“My identity will always be that of the migrant”
Diawara B. tells of the futility of his integration efforts in the hostile Italian immigration system – especially in view of the “security decree”.
My German failed because of the ‘integration dilemma’: I had a job, but was missing from the language course
A few weeks after my arrival in Germany, I needed a certificate from a German authority, so I contacted a clerkess at that authority. I went to her office, greeted her, apologized for not yet speaking German, and politely explained my request in English. I gave her a note telling her in German what I needed and showed her my temporary refugee ID card.
She examined me from top to bottom and then sniffed at me while she pushed the certificate over to me and said, ‘We speak German in Germany. And if you want to speak English, go where English is spoken.’
I was shocked, took the document, went outside and cried. I didn’t even think about complaining about it and kept what happened to me. Because basically I was ashamed of being a refugee. I realized that everyday life would not be easy.
Of course, I knew even before my arrival in Germany that I should learn German. After all, it’s obvious: if you want to live in a foreign country, you should speak its language. That should be a matter of course. So I was looking for a language school to take a language course. But shortly afterwards I was confronted with the ‘integration dilemma’. Later I failed to learn German. Nevertheless, I learned a lot about German culture and history and was integrated into the job market. As a result, I missed the language school very often because I worked a lot.
Nevertheless I am still often confronted with the question: You have been in Germany for so long and still haven’t learned German? You have been living in Germany for four years and still attend level B1? In order not to have to hear this question anymore, I finally started attending the language course again a few months ago.
I am the only Arab in my course. Most of the participants come from European or American countries and have lived in Germany longer than I have. We all have more or less the same language level. When I told them about my experiences, the other participants were amazed because they were never confronted with such questions. Does it have anything to do with the fact that I am a refugee? Coming from a certain region? Or are there other reasons?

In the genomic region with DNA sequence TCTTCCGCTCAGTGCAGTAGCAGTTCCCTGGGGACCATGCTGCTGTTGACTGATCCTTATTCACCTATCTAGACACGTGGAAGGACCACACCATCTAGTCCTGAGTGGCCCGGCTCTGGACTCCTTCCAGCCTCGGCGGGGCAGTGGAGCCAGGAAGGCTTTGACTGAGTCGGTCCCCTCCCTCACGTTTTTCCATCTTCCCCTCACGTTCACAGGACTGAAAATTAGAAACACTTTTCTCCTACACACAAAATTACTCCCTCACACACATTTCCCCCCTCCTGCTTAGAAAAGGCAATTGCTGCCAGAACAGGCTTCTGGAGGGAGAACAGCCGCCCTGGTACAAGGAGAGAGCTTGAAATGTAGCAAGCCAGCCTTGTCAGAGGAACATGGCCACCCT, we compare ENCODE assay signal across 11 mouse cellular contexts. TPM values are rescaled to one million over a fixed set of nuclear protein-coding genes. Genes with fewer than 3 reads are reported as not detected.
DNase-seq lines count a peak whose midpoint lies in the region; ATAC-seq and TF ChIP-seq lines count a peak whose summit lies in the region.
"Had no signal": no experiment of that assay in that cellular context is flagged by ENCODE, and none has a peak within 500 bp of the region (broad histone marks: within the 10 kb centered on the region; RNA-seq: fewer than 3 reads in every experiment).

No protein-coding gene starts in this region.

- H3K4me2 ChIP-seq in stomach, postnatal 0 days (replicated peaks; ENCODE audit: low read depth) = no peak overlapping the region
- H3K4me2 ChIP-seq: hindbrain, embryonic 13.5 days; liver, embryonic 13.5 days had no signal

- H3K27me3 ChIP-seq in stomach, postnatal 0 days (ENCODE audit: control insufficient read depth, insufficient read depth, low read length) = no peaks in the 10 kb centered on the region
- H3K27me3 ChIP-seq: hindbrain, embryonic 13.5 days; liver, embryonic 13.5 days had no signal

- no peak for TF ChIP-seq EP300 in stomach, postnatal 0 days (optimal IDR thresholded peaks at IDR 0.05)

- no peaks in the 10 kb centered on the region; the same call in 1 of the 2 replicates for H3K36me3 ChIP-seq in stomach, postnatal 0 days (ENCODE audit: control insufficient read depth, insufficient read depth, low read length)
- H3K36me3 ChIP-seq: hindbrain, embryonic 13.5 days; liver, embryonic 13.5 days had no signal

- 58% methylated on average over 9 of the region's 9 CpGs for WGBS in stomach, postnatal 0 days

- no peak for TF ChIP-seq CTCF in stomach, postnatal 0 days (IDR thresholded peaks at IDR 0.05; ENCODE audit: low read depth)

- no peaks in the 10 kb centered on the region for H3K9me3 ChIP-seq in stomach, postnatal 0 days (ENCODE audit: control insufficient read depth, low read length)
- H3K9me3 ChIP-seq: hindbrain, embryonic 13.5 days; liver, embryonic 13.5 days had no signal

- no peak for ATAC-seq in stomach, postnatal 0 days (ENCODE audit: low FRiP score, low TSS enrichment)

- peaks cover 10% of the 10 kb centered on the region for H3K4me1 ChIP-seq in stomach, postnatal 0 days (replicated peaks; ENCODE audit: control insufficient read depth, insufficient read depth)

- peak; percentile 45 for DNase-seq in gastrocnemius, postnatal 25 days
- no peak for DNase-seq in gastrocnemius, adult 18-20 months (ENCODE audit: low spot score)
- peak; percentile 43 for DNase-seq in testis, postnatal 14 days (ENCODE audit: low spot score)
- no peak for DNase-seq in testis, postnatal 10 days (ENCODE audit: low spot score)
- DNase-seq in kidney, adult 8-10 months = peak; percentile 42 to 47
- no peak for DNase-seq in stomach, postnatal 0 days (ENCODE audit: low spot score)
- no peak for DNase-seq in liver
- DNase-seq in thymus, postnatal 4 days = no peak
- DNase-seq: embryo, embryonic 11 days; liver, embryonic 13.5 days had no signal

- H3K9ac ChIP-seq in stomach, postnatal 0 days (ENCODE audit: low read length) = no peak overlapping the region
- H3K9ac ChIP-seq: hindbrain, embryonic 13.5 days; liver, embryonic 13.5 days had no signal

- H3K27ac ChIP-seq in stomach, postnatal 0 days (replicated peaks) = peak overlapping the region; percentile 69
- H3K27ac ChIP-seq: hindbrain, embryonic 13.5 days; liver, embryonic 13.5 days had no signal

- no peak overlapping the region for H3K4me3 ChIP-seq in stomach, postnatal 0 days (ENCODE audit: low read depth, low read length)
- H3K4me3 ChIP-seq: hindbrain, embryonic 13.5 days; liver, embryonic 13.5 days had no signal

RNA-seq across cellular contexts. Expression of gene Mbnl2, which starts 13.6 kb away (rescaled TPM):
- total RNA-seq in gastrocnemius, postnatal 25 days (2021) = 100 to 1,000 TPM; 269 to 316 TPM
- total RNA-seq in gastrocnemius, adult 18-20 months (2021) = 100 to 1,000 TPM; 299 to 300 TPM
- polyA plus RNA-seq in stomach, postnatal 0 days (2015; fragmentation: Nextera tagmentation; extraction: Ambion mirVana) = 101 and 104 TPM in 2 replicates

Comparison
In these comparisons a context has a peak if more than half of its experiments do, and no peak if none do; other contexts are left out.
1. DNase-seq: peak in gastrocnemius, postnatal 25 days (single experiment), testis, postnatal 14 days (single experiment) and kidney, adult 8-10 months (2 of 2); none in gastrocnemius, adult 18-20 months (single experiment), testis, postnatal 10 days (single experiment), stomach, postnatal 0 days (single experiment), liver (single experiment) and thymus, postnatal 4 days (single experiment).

Finally, I would like to know: Are really all Germans integrated? What does integration really mean? Can someone please explain it to me in such a way that I can also participate?”
Kefah Ali Deeb (*1982) is a visual artist and author of children’s books and magazines from Syria. She fled to Berlin in 2014 and wrote about her old home Syria and her new home Berlin in the taz column “Neighbors” for over six years. She is editor of Handbook Germany, an information portal by and for refugees. She also publishes in other German magazines such as Zeit online and 51 °. As an activist, Kefah Ali Deeb is a member of the National Coordination Committee for Democratic Change in Syria. She gives guided tours of the Berlin Pergamon Museum through the Multaka project.
In the column article “Please explain to me what integration is” Kefah Ali Deeb describes her problems in learning German as soon as possible after arriving in Germany and working at the same time. She also criticizes the environment’s demands on the progress of integration of refugees, saying that these demands are on the one hand intransparent and on the other hand stricter than those for non-refugee migrants.
This article is published here with the kind permission of Kefah Ali Deeb.
The first publication appeared in German (“Erklärt mir bitte, was Integration ist!”) on April 15, 2019 in the taz column “Neighbours” (“Nachbarn”): https://taz.de/Kolumne-Nachbarn/!5585032/ (26.08.2020).
Translation from Arabic to German by Mustafa Al-Slaiman.
Translation from German to English © Minor Kontor.